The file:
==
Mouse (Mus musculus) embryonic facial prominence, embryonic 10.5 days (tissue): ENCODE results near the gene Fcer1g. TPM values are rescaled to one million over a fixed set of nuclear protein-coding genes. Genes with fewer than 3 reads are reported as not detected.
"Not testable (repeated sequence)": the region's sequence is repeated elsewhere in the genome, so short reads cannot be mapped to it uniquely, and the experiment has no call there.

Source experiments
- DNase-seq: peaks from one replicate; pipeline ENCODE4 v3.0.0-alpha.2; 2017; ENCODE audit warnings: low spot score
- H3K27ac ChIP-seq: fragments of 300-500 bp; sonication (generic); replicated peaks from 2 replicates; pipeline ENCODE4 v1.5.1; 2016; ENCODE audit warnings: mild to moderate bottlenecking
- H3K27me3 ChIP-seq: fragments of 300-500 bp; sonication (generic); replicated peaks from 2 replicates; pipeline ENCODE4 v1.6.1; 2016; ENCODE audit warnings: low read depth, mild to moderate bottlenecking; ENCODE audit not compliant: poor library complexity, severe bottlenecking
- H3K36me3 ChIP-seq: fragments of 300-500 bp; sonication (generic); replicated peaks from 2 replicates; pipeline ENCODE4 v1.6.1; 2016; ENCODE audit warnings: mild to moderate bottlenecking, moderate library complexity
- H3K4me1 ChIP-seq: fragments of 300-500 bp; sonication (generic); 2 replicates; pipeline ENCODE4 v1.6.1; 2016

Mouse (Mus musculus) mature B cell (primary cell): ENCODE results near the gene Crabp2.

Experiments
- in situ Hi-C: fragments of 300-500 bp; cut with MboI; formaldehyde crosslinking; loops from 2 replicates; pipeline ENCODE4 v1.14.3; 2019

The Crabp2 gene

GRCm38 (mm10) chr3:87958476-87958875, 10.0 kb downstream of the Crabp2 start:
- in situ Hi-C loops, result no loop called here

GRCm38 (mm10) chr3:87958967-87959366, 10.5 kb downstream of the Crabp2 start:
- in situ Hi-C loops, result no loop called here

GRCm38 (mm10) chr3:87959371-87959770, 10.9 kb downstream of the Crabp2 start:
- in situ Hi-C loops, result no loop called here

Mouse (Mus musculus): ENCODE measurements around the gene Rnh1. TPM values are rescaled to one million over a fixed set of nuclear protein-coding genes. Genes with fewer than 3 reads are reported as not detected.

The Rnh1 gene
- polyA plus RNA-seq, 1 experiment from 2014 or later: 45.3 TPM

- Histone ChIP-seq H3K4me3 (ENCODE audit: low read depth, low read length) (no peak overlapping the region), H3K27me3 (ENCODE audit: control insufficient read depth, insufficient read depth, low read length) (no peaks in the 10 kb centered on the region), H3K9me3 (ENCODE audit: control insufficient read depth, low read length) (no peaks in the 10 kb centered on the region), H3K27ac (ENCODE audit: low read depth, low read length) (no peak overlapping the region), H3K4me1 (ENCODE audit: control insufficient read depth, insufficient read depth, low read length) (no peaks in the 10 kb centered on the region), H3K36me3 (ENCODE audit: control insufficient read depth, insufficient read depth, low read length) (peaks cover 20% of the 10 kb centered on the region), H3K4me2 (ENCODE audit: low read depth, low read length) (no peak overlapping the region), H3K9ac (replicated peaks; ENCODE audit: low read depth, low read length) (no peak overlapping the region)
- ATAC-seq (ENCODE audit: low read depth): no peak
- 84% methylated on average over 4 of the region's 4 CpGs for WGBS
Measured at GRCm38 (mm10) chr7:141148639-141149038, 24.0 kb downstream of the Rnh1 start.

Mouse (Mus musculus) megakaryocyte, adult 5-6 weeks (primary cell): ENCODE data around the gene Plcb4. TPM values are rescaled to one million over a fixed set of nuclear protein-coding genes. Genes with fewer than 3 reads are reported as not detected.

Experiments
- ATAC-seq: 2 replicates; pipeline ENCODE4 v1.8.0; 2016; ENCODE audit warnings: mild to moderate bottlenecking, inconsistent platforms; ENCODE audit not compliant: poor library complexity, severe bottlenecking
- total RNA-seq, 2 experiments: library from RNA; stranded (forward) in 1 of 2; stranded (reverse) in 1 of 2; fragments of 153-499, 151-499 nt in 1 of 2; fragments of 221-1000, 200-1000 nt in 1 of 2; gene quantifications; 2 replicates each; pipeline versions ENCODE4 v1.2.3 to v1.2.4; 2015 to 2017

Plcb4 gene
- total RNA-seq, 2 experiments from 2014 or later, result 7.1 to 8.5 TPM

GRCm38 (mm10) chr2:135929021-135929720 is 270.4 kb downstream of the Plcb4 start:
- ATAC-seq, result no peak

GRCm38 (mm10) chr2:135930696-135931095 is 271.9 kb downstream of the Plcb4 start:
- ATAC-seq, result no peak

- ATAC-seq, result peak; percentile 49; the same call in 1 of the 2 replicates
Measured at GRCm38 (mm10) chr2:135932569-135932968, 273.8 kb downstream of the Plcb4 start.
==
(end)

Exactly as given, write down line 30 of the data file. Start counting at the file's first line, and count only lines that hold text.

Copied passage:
Plcb4 gene